Kunimaru-The Four Accomplishments

Kunimaru-Calligraphy

Utagawa Kunimaru, 1794-1829

The Four Accomplishments: Calligraphy
(Kinkishoga: Sho)

two bijin from the Gisshazakura House in the Furuichi ('old city') at Ise with a patron, from an untitled series; signed Edo Utagawa Kunimaru hitsu, with artist's seal Saika [Saikaro], and publisher's seal Maru-ya Jimpachi (Marujin, Enjudo); the poem at the top of the composition signed Santo an Kyoden, ca. 1810

oban tate-e 15 1/4 by 10 3/8 in., 38.7 by 26.2 cm

Utagawa Kunimaru, the son of an Edo pawnbroker, was a student of Toyokuni I (1769-1825). A haiku poet in his own right, this print is a collaboration with the famous poet, Santo Kyoden (Iwase Samuru, 1761-1816), an important figure in ukiyo-e circles. Kyoden studied ukiyo-e painting and printmaking under Kitao Shigemasa (1739-1820). Although he had a promising future as an ukiyo-e artist under the go of Kitao Masanobu, at the urging of the influential publisher Tsutaya Juzaburo (1750-1797), he turned to writing and gained his greatest fame as a novelist using the go of Santo Kyoden. He was most well-known for his kibyoshi novels which he wrote and illustrated himself, often signing the illustrations as Kitao Masanobu while the author was identified as Santo Kyoden. He was also a calligrapher and a well-connected member of kyoka poetry circles. As an artist, illustrator, calligrapher, writer and poet, Kyoden was a principal of the floating world. In his thirties, he opened a tobacco accessory shop which became a favorite meeting place for Edo glitterati such as artists, writers, actors, and courtesans. He frequently lent his calligraphic hand and poetic wit to fellow-artists on their painting commissions, at poetry parties, and even on simple folded fans to amuse his customers.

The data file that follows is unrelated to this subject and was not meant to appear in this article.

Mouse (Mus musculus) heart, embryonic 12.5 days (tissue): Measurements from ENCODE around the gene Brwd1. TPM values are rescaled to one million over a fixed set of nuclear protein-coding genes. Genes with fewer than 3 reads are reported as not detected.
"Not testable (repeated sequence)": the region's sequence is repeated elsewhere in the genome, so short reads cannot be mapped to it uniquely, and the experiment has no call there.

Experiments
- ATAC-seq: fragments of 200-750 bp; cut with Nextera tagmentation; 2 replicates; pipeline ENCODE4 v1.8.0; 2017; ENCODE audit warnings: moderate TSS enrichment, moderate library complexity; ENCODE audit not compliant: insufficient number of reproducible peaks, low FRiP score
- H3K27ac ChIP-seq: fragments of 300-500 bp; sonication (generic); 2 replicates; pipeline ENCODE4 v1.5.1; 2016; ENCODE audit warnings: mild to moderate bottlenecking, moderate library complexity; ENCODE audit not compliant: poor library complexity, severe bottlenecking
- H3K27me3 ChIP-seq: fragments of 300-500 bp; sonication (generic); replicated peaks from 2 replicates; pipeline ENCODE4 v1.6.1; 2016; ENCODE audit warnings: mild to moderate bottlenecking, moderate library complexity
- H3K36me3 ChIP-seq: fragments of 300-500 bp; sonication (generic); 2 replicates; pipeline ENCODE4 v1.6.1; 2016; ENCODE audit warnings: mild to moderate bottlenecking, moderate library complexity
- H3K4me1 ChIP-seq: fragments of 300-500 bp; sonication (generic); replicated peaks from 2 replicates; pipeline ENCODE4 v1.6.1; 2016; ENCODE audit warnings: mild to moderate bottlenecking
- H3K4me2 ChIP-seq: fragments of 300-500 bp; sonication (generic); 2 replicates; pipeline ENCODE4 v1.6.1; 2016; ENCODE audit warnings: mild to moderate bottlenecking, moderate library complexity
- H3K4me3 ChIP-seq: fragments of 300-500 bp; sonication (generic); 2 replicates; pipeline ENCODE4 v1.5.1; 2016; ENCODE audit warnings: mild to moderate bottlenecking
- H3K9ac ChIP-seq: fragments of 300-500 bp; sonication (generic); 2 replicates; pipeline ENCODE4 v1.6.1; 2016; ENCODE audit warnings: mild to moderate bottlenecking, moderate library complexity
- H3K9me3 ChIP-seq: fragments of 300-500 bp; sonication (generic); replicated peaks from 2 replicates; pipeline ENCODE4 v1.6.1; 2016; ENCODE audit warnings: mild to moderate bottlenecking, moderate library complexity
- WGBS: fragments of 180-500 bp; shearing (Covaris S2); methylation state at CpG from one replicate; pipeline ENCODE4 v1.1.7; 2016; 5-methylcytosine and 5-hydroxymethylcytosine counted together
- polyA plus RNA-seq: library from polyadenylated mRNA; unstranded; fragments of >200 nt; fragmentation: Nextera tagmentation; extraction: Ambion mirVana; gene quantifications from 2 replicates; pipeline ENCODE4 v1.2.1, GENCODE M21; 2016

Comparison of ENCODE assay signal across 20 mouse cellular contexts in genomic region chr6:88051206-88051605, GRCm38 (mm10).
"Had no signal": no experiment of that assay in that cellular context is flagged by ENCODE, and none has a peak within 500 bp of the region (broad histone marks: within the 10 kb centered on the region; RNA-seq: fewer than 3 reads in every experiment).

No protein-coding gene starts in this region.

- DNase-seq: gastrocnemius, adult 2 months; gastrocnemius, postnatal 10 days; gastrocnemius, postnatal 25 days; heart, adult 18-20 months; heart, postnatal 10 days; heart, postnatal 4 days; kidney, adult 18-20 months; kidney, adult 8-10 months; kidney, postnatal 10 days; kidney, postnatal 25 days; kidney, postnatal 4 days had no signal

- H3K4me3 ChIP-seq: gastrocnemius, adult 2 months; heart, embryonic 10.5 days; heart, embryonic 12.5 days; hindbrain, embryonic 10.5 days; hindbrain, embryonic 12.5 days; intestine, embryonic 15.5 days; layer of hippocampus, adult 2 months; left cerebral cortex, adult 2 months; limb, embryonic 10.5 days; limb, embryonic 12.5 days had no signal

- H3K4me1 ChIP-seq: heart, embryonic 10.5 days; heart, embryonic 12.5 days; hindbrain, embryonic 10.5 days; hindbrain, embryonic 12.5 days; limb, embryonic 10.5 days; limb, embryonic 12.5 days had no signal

Kyoden designed his own illustrated advertising for his shop, as well as for other businesses. This print, specifically identifying the Gisshazakura House and promoting the refined accomplishments of the beauties in residence, was likely commissioned by the brothel (and perhaps subsidized by the burly patron depicted with the courtesans), in an effort to attract customers to far-away Ise.

The poem reads:

Sakura no ma
rokuju no
shina sadame
Hikaru Genji no
kimi ga kurumaza

In the cherry room
at the age of sixty
this Hikaru Genji
selects from the circle

For comparison with an impression in the collection of The Museum of Fine Arts, Boston, see www.mfa.org, accession number 50.2317.

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